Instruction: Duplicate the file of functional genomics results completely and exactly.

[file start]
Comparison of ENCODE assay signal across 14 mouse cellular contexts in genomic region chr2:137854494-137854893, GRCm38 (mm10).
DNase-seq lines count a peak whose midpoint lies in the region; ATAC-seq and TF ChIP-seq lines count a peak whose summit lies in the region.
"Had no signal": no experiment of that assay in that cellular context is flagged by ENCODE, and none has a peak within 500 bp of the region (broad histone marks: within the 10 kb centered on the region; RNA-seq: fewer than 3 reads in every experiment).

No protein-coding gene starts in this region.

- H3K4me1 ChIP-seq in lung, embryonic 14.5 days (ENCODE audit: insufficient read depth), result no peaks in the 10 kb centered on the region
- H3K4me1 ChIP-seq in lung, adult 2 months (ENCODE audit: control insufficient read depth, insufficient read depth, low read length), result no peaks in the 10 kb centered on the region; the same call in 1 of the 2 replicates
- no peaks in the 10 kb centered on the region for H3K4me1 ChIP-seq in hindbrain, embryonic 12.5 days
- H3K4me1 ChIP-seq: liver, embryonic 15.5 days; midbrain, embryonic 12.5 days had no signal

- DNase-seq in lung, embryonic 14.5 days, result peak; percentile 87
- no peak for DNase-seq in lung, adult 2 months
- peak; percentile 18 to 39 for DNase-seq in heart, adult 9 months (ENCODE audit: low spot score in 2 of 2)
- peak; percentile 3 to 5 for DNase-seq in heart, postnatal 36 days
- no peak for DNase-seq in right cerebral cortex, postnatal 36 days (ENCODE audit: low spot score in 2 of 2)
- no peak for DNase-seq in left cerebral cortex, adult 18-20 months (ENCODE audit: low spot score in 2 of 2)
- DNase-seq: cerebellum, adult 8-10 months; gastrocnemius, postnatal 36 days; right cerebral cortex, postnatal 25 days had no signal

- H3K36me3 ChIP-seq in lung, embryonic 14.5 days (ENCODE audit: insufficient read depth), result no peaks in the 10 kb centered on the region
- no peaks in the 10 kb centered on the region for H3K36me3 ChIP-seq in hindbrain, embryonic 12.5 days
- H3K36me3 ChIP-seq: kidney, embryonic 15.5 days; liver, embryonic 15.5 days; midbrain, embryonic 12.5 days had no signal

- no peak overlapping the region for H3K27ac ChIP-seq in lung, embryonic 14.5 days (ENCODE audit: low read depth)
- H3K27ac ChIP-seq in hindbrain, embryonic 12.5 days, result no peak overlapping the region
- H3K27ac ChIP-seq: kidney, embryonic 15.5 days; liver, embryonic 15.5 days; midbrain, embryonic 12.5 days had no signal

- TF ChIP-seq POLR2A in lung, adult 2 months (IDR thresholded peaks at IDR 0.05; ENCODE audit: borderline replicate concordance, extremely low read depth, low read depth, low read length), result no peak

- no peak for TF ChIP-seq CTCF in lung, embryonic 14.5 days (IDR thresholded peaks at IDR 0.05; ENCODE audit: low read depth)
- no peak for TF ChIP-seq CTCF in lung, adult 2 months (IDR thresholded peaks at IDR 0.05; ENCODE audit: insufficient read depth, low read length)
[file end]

Comparison of ENCODE assay signal across 14 mouse cellular contexts in genomic region chr2:137854494-137854893, GRCm38 (mm10).
DNase-seq lines count a peak whose midpoint lies in the region; ATAC-seq and TF ChIP-seq lines count a peak whose summit lies in the region.
"Had no signal": no experiment of that assay in that cellular context is flagged by ENCODE, and none has a peak within 500 bp of the region (broad histone marks: within the 10 kb centered on the region; RNA-seq: fewer than 3 reads in every experiment).

No protein-coding gene starts in this region.

- H3K4me1 ChIP-seq in lung, embryonic 14.5 days (ENCODE audit: insufficient read depth), result no peaks in the 10 kb centered on the region
- H3K4me1 ChIP-seq in lung, adult 2 months (ENCODE audit: control insufficient read depth, insufficient read depth, low read length), result no peaks in the 10 kb centered on the region; the same call in 1 of the 2 replicates
- no peaks in the 10 kb centered on the region for H3K4me1 ChIP-seq in hindbrain, embryonic 12.5 days
- H3K4me1 ChIP-seq: liver, embryonic 15.5 days; midbrain, embryonic 12.5 days had no signal

- DNase-seq in lung, embryonic 14.5 days, result peak; percentile 87
- no peak for DNase-seq in lung, adult 2 months
- peak; percentile 18 to 39 for DNase-seq in heart, adult 9 months (ENCODE audit: low spot score in 2 of 2)
- peak; percentile 3 to 5 for DNase-seq in heart, postnatal 36 days
- no peak for DNase-seq in right cerebral cortex, postnatal 36 days (ENCODE audit: low spot score in 2 of 2)
- no peak for DNase-seq in left cerebral cortex, adult 18-20 months (ENCODE audit: low spot score in 2 of 2)
- DNase-seq: cerebellum, adult 8-10 months; gastrocnemius, postnatal 36 days; right cerebral cortex, postnatal 25 days had no signal

- H3K36me3 ChIP-seq in lung, embryonic 14.5 days (ENCODE audit: insufficient read depth), result no peaks in the 10 kb centered on the region
- no peaks in the 10 kb centered on the region for H3K36me3 ChIP-seq in hindbrain, embryonic 12.5 days
- H3K36me3 ChIP-seq: kidney, embryonic 15.5 days; liver, embryonic 15.5 days; midbrain, embryonic 12.5 days had no signal

- no peak overlapping the region for H3K27ac ChIP-seq in lung, embryonic 14.5 days (ENCODE audit: low read depth)
- H3K27ac ChIP-seq in hindbrain, embryonic 12.5 days, result no peak overlapping the region
- H3K27ac ChIP-seq: kidney, embryonic 15.5 days; liver, embryonic 15.5 days; midbrain, embryonic 12.5 days had no signal

- TF ChIP-seq POLR2A in lung, adult 2 months (IDR thresholded peaks at IDR 0.05; ENCODE audit: borderline replicate concordance, extremely low read depth, low read depth, low read length), result no peak

- no peak for TF ChIP-seq CTCF in lung, embryonic 14.5 days (IDR thresholded peaks at IDR 0.05; ENCODE audit: low read depth)
- no peak for TF ChIP-seq CTCF in lung, adult 2 months (IDR thresholded peaks at IDR 0.05; ENCODE audit: insufficient read depth, low read length)